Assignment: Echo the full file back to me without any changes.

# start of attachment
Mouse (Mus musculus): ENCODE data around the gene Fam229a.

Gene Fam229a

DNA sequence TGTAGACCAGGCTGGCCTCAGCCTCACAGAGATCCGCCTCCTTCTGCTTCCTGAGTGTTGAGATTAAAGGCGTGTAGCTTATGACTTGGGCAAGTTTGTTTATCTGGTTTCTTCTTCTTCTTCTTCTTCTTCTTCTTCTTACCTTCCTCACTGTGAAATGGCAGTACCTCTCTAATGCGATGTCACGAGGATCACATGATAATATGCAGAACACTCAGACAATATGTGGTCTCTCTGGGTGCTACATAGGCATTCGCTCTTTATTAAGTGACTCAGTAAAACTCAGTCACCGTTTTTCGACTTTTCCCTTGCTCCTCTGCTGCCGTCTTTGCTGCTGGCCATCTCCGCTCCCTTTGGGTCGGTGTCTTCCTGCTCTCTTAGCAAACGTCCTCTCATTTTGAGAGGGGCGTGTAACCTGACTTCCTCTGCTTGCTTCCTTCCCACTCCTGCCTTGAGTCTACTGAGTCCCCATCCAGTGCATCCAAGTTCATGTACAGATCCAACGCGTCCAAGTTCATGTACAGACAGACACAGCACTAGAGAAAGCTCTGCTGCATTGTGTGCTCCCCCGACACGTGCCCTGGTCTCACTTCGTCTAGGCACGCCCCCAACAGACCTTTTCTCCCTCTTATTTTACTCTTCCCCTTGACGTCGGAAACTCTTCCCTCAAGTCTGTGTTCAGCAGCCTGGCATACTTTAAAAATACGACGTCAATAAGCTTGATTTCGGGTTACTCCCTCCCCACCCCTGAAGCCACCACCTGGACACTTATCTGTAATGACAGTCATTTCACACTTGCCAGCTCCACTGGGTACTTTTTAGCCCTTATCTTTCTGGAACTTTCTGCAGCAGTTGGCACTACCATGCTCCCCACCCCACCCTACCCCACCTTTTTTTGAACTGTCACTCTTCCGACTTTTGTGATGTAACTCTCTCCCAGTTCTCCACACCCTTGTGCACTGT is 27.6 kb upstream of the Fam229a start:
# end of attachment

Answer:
Mouse (Mus musculus): ENCODE data around the gene Fam229a.

Gene Fam229a

DNA sequence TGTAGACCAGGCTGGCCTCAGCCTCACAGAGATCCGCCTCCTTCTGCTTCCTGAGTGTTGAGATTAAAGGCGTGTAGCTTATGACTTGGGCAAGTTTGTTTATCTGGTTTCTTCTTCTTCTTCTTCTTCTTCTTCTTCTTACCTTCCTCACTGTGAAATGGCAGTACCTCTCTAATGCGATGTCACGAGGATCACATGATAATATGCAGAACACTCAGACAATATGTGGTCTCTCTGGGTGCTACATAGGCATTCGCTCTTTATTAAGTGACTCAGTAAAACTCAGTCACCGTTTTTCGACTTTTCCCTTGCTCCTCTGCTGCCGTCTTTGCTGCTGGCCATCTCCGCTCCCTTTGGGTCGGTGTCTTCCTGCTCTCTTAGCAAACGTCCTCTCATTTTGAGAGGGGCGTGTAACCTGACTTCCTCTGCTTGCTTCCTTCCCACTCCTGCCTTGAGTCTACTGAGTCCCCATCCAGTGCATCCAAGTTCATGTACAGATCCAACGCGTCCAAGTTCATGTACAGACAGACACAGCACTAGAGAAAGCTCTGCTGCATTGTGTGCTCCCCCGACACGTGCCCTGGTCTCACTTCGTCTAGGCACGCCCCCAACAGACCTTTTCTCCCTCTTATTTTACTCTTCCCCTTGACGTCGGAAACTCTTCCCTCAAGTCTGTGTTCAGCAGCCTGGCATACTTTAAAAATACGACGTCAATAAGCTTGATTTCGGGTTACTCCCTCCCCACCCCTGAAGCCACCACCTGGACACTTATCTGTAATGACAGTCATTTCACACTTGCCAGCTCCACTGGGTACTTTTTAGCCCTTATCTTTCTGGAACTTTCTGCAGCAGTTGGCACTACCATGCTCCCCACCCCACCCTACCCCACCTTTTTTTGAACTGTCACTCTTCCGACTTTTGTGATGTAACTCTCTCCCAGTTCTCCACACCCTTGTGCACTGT is 27.6 kb upstream of the Fam229a start: